Article: The ranging patterns of female bottlenose dolphins with respect to reproductive status: Testing the concept of nursery areas[show abstract] [hide abstract]
ABSTRACT: Adult female bottlenose dolphins (Tursiops truncatus) form fission–fusion social networks and adjust their association patterns with respect to their reproductive status. It is commonly reported that mothers with dependent calves preferentially utilize ‘nursery areas’ consisting of protected, shallow water habitats. However, few studies have tested whether females adjust their ranging patterns based on their reproductive status. Using photo-identification data from the Indian River Lagoon, Florida (1997–2007), we conducted both longitudinal and cross-sectional analyses to compare the ranging patterns of adult females with calves versus females without calves. The size of females' home ranges (HR) and core areas (CA) were not significantly different between reproductive states (P > 0.05), presumably due to a lack of directional pattern in the relative sizes of female's home ranges when with a calf and without a calf. HR size varied greatly among individual females, 9.37–190.83 km2 for females with a calf (x ± SE = 76.50 ± 10.20 km2) versus 20.90–186.13 km2 for the same females without a calf (97.00 ± 11.50 km2). CA size ranged from 0.35 to 56.75 km2 for females with calves (14.62 ± 3.60 km2) and 0.39 to 49.72 km2 for females without calves (20.01 ± 3.60 km2). Overlap between females' ranges with calf and without calf also varied greatly among individuals (HR: 13.92–94.97%, CA: 0–93.97%). On average, females with calves continued to utilize 51.98 ± 5.08% of their without calf HR but only 19.09 ± 5.45% of their without calf CA. In our cross-sectional analyses, a large percentage (65.55 ± 3.36%) of the 95% utilization distribution for females without calves was also used by females with calves across all seasons. However, overlap between the 50% utilization distributions of females with calves and females without calves was low (<11%) in all seasons, especially autumn. These findings suggest that variation in ranging patterns among individual females was greater than by reproductive state. Females continued to use a large proportion of their overall range, but concentrated in different areas depending on their reproductive status.Journal of Experimental Marine Biology and Ecology 05/2013; 445:53-60.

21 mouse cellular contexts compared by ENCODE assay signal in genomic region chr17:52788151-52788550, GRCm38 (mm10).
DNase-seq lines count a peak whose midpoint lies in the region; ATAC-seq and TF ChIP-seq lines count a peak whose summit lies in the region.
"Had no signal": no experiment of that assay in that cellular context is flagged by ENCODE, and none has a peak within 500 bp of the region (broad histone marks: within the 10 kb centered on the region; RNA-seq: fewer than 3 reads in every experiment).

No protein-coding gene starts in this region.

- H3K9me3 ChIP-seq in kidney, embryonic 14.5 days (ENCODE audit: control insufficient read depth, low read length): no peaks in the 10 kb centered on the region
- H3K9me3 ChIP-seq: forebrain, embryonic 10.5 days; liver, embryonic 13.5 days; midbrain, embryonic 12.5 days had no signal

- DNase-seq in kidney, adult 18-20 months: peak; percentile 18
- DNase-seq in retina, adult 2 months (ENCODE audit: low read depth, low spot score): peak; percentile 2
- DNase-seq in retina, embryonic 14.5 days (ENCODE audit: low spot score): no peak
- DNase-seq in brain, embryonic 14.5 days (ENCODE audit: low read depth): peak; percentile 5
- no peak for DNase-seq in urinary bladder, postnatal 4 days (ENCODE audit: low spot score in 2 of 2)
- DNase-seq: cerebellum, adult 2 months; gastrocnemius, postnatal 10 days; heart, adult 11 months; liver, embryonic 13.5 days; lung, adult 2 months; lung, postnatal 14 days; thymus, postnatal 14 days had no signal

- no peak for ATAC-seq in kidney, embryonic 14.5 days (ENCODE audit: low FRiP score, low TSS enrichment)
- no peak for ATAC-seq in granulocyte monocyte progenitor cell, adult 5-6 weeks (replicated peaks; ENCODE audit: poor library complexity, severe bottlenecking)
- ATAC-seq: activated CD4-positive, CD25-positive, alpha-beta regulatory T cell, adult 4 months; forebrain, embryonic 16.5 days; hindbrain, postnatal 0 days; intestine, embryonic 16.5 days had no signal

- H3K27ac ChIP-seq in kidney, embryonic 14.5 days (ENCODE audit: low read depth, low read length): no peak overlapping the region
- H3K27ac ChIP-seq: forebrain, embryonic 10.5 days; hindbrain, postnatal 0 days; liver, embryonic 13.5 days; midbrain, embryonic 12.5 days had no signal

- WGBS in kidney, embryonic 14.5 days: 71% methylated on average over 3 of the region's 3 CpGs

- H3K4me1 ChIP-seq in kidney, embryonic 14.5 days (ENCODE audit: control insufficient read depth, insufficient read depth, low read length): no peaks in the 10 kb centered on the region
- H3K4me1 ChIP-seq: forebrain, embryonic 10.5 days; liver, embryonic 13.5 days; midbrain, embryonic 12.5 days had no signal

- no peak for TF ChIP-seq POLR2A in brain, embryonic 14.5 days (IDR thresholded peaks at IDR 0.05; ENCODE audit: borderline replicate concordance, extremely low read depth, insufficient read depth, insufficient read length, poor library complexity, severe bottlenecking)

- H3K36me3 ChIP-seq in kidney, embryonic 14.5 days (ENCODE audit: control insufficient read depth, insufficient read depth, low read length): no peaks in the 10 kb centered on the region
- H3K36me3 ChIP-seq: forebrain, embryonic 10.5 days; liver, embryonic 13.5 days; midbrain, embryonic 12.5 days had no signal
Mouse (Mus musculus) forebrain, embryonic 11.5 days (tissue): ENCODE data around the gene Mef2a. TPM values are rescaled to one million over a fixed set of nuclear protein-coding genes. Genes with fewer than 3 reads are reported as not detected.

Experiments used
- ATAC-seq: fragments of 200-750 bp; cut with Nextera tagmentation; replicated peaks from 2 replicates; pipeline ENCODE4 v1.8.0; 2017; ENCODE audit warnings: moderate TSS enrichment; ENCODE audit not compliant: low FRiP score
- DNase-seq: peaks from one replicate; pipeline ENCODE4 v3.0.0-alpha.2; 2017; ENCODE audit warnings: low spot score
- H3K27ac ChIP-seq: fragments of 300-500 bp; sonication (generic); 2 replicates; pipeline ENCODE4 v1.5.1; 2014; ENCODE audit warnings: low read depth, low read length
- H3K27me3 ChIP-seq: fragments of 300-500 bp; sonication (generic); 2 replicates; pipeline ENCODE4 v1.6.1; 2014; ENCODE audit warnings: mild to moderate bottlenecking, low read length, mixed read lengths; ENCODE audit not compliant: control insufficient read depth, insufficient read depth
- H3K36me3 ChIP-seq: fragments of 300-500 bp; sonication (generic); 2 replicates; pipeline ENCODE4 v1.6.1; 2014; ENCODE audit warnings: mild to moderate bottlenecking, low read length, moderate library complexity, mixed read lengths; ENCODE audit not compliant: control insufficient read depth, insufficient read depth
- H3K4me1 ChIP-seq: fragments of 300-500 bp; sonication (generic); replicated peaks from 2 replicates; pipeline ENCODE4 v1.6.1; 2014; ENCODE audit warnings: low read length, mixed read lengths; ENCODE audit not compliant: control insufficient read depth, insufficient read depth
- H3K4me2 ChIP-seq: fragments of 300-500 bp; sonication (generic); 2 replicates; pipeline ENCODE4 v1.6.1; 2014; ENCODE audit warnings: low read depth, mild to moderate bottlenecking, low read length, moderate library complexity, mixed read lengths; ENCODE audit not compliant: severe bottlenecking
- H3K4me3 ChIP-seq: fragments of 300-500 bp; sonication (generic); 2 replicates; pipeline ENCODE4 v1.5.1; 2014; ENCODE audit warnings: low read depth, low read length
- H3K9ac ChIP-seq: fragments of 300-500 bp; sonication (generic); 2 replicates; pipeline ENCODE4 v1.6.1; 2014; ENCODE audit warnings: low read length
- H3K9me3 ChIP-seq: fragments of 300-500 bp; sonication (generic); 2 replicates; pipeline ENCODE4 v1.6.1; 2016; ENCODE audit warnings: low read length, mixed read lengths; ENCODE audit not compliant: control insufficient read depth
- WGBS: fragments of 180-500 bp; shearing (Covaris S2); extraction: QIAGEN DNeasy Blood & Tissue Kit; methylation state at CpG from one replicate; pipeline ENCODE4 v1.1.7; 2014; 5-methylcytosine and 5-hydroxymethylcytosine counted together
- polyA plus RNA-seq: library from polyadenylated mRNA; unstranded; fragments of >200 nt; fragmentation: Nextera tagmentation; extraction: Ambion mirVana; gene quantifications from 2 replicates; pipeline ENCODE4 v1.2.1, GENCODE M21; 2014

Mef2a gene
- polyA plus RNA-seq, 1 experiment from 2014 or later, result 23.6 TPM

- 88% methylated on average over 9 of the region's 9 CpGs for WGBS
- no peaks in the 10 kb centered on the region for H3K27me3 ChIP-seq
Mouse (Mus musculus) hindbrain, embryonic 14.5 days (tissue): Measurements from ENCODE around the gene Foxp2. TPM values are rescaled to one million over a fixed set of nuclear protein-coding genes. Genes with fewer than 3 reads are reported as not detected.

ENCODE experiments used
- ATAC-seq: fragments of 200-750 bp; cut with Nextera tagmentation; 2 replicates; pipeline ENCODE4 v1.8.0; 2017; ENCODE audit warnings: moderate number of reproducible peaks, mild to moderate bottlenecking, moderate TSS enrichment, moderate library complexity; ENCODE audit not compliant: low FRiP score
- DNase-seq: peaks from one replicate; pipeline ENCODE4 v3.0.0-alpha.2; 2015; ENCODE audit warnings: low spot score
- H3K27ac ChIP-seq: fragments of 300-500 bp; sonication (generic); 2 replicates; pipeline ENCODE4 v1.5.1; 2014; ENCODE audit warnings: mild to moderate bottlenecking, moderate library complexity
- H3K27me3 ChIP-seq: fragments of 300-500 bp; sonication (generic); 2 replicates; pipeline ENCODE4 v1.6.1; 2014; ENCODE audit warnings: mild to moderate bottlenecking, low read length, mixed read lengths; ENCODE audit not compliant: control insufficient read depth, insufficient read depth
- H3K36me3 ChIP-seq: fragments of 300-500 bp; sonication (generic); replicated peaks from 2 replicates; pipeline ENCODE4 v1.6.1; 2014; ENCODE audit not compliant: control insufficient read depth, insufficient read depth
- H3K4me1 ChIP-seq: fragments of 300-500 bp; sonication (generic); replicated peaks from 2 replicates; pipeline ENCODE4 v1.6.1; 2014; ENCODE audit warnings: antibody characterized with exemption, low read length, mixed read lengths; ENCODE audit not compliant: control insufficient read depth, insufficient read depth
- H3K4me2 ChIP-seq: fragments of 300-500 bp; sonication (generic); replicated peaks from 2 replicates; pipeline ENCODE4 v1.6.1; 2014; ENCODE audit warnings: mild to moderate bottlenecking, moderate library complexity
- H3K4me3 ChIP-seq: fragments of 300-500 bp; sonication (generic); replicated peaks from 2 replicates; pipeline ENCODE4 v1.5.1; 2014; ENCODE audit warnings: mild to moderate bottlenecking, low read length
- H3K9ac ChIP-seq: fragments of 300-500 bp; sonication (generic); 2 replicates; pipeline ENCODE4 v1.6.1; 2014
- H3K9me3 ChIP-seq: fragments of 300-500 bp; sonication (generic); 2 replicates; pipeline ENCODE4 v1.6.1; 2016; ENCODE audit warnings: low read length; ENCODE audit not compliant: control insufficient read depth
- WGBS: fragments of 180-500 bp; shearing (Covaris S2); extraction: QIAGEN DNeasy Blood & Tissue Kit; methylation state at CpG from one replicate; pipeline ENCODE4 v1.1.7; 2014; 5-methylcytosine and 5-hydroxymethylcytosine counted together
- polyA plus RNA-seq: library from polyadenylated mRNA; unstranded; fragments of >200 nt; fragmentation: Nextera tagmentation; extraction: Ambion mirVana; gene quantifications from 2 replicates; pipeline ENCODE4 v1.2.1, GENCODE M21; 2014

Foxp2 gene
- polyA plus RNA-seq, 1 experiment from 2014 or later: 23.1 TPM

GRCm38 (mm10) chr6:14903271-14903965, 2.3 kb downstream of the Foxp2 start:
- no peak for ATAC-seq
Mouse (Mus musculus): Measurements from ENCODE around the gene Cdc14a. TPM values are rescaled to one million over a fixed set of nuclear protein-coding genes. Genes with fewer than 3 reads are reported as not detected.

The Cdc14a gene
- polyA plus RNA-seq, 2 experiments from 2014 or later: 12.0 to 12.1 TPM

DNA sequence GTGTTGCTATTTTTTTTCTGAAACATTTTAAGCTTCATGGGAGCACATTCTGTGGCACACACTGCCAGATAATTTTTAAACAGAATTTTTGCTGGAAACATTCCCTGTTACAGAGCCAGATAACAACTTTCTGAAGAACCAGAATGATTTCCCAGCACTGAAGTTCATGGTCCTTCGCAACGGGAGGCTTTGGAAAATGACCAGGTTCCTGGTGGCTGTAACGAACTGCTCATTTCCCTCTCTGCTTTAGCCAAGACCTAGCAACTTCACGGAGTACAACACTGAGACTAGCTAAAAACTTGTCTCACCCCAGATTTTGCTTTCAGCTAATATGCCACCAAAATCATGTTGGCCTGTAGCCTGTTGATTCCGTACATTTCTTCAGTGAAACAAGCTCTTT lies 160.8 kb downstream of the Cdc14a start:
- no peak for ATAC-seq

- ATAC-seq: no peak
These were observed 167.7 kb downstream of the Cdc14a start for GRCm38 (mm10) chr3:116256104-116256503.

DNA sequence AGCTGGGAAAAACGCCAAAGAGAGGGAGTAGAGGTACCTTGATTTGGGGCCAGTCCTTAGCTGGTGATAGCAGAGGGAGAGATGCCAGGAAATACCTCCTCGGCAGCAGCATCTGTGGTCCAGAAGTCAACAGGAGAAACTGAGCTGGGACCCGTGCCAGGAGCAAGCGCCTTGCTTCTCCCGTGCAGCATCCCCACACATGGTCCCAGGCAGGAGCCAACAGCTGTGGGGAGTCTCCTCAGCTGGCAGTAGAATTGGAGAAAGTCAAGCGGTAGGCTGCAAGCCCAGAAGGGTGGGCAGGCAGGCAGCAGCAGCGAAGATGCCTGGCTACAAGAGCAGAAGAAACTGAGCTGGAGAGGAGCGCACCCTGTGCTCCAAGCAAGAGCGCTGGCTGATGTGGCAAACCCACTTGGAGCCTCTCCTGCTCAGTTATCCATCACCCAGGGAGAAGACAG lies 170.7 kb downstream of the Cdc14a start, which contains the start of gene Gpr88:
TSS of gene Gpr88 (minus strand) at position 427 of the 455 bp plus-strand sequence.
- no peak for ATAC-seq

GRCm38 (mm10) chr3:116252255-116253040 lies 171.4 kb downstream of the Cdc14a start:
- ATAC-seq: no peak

[show abstract] [hide abstract]
ABSTRACT: The energetic demands of animals change throughout their annual life cycle. In migrating birds, reproduction and migration are the two most energy demanding processes; the transition from one to the other require a number of physiological adjustments. When arriving to the breeding grounds, long-distance migratory birds need to recover from migration and prepare for reproduction. This process is crucial, since pre-breeding body condition has been established as a critical factor influencing reproductive success in several avian species. In the present study we examined the physiological condition of the Cory's shearwater (Calonectris diomedea borealis, Cory 1881) after arrival from migration to a breeding colony, as well as its changes throughout the pre-laying period. We weighed and took blood samples from 149 shearwaters newly arrived to their breeding colony. If birds were found again after 10, 20, 30 or 40 days since their first capture, they were resampled. We examined individual variation of biochemical parameters, body mass and blood oxygen transport capacity in both males and females. Our results indicate that birds were improving their body condition after arrival from migration. Plasma metabolites revealed shearwaters were depositing fat and degrading muscular mass during post-migration and pre-laying, suggesting shearwaters were remodeling their body composition to have more space for lipid reserves. Females started fat deposition earlier than males, probably to cope with the lipid demands of egg formation. This study shows that biochemical blood parameters are good indicators of the ecophysiological changes experienced by post-migrating and pre-breeding birds.Journal of Experimental Marine Biology and Ecology 05/2013; 443:162-168.
Article: Multiple paternity in leopard shark (Triakis semifasciata) litters sampled from a predominantly female aggregation in La Jolla, California, USAJournal of Experimental Marine Biology and Ecology 05/2013; 446:110-114.
Article: Performing fish counts with a wide-angle camera, a promising approach reducing divers' limitations[show abstract] [hide abstract]